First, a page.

I took a detour along a scenic route between the Mullet peninsula and Ballycastle in County Mayo. There was quite a bit of rain, and suddenly I came upon what I thought were road workers. A truck was backing into a work site. Some other people dressed in street clothes began to run for the open gate, and what I realized were Gardai (police officers) were grabbing them and holding them back. The Gardi formed a line to prevent the people from passing. One person was taking photographs. After ten minutes of sitting on the road, waiting to pass, they finally cleared the people and I was able to get around. I passed a caravan (camper) with the words “Stop Shell” written across it. There were far more Gardi than I realized, at least fifty of them. As I was leaving, they were spaced along the road, one every few hundred meters, each with a radio. When I reached the end of the road I stopped and rolled down my window to ask the final Garda what was going on. He said that Shell was putting in some kind of pipeline to a refinery, and that students were protesting it. It had been going on for years.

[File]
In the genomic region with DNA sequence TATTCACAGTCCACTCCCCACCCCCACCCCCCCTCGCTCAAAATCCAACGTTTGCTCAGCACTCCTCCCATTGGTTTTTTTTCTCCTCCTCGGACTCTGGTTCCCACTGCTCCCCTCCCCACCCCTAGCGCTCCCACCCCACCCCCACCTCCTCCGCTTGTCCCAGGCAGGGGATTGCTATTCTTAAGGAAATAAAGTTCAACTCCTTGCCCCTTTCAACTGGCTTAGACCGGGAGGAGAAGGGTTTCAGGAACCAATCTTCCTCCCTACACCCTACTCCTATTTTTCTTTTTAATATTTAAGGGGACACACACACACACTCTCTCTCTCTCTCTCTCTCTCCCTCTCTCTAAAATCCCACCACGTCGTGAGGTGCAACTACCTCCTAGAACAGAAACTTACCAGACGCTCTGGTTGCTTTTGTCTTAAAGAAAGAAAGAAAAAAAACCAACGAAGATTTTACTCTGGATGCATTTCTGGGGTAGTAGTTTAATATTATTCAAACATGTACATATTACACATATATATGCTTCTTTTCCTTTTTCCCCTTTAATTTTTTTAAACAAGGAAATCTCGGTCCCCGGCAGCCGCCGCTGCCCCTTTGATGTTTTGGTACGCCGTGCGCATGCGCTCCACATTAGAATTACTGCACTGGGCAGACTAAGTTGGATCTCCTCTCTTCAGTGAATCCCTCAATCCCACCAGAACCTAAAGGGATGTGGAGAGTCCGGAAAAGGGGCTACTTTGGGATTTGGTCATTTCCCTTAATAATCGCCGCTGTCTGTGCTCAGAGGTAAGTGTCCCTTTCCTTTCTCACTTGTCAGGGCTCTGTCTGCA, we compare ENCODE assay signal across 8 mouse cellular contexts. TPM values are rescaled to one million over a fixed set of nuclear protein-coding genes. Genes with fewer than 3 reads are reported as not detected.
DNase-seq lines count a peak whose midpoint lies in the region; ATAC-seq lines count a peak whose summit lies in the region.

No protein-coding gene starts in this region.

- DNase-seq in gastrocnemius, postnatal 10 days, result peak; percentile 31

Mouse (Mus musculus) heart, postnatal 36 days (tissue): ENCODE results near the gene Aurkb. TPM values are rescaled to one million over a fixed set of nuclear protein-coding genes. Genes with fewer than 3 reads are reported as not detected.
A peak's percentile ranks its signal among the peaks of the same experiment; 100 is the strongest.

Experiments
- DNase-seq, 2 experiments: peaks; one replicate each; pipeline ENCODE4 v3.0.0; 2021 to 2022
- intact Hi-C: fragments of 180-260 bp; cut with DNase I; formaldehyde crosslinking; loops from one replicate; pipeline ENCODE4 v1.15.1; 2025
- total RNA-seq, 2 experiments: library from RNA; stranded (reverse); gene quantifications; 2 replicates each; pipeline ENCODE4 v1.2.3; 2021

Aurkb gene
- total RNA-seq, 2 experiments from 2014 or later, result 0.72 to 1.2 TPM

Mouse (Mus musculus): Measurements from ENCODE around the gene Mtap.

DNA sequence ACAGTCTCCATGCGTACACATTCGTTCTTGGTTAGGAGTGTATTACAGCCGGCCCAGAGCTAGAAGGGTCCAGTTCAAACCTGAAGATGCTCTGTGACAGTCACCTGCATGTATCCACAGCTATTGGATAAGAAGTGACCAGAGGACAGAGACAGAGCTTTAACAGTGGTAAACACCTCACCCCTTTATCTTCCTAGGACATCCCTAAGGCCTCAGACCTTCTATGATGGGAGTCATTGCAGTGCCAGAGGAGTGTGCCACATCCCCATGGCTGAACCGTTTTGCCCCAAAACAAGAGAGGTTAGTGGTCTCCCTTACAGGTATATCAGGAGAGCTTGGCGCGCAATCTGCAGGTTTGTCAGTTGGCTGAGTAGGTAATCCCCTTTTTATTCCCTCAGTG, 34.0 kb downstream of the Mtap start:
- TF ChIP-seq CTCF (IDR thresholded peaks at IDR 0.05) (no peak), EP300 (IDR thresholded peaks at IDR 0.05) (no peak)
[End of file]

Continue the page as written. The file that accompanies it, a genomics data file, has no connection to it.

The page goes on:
A few days later, I caught a new program on television about the process of fracking, which has been going on in the US for awhile. Essentially it involves extracting natural gas by using pressure from water, sand, and chemicals. The chemicals are the primary concern of protesters and activists. It has potentially serious environmental consequences, and is largely unregulated in the US.